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Body recovered March 19, 2019 from Mississippi River near Hager City

Prescott's Freedom Park turns 90 with celebration this weekend

A drone shot from Dallas Eggers shows a birds-eye view of the Freedom Park and the Great River Road Visitor & Learning Center in Prescott. Photo courtesy of Dallas Eggers. 1 / 2
An archival photo of what was then known as Tourist Park, now Freedom Park, in Prescott along the Great River Road. Photo courtesy of Dallas Eggers, Pierce County Historical Association.2 / 2

Prescott's Dallas Eggers remembers relying on a handful of spots for a drink of water when he was a kid playing in the mid-'60s. There was the baseball diamond, the cemetery and what was then known as Tourist Park, now Freedom Park, which was only three blocks from his house.

"That was our playground," Eggers said, now president of the Prescott chapter of the Pierce County Historical Association.

This year, the park that has acted as a playground and family hotspot for generations of Prescott residents like Eggers officially turned 90, and the Friends of the Freedom Park organization are hosting a "birthday party" to commemorate the day. The Dec. 15-16 event is pairing birthday cake with a feedback opportunity that will help guide the group's future programming at the park and the Great River Road Visitor and Learning Center, said the center's executive director Jessica Bierbrauer.

"We're a new organization, but we try to incorporate a little bit of self-reflection into what we do," she said.

Throughout the park's 90 years (it's actually been a city-owned property for 100 years) the park has gone through several iterations, including a patriotic and symbolic name change in the 1980s from Tourist Park to Freedom Park.

Happy birthday, Freedom

Prescott originally received the land for Freedom Park from a local family in about 1918 and was officially founded in 1928, Eggers said. Without funding, it took 10 years to create the park, he said.

The park eventually received a renovation in the late 50s or early 60s, he said. The main park building burned down, and a new half-wall building was made with electricity, fireplaces and running water, Eggers said.

"Some of the important things in town as a kid was where you could get a good drink of water," he said. "So you always stopped by Tourist Park to get a drink."

In the years that followed the park mostly fell out of the community's priorities, he said. When the push to rename it Freedom Park and rehabilitate it came along, many residents thought it was still well kept-up. But Eggers said that wasn't the case.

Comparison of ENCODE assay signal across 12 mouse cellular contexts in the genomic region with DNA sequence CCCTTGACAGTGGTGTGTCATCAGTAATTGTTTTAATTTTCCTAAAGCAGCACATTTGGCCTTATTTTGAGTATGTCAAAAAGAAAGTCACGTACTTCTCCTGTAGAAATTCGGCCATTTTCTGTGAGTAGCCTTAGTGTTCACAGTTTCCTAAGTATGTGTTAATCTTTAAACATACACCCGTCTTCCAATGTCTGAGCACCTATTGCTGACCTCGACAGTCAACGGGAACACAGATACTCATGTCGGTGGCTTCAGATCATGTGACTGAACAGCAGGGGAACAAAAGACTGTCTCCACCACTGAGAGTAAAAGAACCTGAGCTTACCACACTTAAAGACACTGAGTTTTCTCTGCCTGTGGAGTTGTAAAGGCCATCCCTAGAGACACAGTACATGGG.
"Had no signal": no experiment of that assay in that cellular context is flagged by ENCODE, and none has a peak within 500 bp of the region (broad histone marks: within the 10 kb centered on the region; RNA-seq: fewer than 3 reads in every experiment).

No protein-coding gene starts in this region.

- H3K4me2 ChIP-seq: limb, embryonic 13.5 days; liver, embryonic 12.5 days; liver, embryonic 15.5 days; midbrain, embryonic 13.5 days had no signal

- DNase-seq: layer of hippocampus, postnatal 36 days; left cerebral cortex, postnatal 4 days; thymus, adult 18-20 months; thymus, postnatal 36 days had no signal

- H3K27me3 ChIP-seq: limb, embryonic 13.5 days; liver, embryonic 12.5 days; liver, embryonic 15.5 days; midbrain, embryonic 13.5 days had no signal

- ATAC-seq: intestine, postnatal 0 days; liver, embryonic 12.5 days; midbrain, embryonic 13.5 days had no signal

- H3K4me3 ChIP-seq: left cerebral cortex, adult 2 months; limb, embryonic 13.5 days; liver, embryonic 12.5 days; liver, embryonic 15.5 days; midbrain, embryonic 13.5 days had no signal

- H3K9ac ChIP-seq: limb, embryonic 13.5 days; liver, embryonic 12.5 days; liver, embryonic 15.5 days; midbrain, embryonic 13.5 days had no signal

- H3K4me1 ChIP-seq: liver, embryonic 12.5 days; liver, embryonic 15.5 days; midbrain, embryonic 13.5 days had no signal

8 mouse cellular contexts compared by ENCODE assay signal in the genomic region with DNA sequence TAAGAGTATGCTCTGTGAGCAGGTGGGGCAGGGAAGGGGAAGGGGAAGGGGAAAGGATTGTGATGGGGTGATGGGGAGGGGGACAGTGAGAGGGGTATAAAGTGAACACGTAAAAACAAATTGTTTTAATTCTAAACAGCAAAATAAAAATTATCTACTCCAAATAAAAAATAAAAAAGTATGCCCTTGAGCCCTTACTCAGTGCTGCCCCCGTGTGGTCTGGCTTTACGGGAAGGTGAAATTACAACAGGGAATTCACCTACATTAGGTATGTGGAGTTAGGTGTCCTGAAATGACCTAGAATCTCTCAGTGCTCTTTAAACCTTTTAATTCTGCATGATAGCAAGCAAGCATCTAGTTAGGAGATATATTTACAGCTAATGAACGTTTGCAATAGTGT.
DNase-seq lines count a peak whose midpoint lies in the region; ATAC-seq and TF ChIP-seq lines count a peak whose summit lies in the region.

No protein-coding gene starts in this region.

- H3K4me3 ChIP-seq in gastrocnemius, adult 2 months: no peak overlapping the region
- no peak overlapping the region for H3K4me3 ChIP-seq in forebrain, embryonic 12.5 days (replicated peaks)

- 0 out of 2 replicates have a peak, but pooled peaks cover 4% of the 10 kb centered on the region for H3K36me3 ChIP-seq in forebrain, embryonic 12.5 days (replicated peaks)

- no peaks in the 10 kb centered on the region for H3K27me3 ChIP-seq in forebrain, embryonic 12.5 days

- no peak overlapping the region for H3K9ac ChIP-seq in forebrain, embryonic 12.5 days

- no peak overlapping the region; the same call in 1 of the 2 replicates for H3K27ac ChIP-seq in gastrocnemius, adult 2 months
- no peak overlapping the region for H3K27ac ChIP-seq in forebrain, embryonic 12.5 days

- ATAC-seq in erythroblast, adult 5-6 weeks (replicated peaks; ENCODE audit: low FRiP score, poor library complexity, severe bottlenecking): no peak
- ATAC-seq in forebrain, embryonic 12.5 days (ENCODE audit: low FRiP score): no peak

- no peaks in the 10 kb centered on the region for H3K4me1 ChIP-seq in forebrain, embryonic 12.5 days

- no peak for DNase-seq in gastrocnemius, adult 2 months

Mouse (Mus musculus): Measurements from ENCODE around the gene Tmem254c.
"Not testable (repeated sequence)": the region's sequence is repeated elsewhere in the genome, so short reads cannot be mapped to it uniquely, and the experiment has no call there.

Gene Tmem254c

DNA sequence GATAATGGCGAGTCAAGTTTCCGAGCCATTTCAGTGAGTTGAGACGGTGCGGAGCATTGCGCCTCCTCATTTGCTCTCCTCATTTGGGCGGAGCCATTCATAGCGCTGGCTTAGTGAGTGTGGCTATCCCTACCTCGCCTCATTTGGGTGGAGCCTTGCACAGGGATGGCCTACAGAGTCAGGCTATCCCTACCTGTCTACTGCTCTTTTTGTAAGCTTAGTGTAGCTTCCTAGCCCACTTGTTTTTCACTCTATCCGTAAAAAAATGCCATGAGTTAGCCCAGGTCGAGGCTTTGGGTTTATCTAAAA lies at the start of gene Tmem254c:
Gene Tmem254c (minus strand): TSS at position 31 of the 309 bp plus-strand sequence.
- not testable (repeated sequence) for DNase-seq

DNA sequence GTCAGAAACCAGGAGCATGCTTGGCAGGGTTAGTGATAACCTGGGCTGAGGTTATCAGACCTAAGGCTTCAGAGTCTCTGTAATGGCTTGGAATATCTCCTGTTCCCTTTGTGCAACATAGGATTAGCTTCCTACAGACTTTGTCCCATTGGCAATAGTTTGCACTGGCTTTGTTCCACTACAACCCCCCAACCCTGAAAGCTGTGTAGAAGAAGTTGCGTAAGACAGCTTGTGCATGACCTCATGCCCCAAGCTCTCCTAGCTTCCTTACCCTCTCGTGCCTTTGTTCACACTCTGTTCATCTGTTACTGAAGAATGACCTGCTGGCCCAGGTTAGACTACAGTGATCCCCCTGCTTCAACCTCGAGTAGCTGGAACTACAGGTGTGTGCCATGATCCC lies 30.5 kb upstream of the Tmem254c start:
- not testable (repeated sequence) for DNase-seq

"A lot of people didn't want the development, but with anything you're either getting better or getting worse," he said. "You get this fixation in your head of this is what it was."

In 1982, the city renamed the park Freedom Park, after a local bald eagle named Freedom became something of a local celebrity, Bierbrauer said. The eagle was injured and treated at the University of Minnesota, and at about the same time, several American hostages were released from Iran.

Freedom was flown to Washington D.C. for a commemorative event for the hostages and other Americans missing in action or who were prisoners, she said. Freedom later returned to Prescott and was released back into the wild.

In honor of the eagle and what it represented, the city elected to change the name to Freedom Park.

"The eagle took on larger symbolism, you could say," Bierbrauer said.

Ever since the Great River Road Visitor and Learning Center broke ground near the park in 2006, the group has put on a variety of programming, Bierbrauer said. They vary from educational events for kids to some catered towards adults.

Paired with Prescott's location on the Mississippi and St. Croix rivers, and the wildlife that comes with it, the park can get a large number of visitors throughout the year. Bierbrauer said that about 15,000-16,000 or more people visit Freedom Park and the center every year.

"We're 12 years old, we're always trying to do something better," Bierbrauer said. "[The park] changes through the seasons; it's beautiful."

However, she knows there are numerous other ways for people to spend their time instead of at the park and participating in the center's programming.

With the planned birthday party coming up next weekend, she's hoping the cake can help prompt a conversation among attendees that leads to improved programming.

"We're just hoping that people will stop in and enjoy some birthday cake, and enter in some conversations," Bierbrauer said.

Freedom Park's 90th birthday party will be held 10 a.m. to 5 p.m. Dec. 15 and noon to 5 p.m. Dec. 16. There will be cake, opportunities to give feedback on the park's programming and a 25 percent sale on gift shop items.

To learn more about the park, visit www.freedomparkwi.org.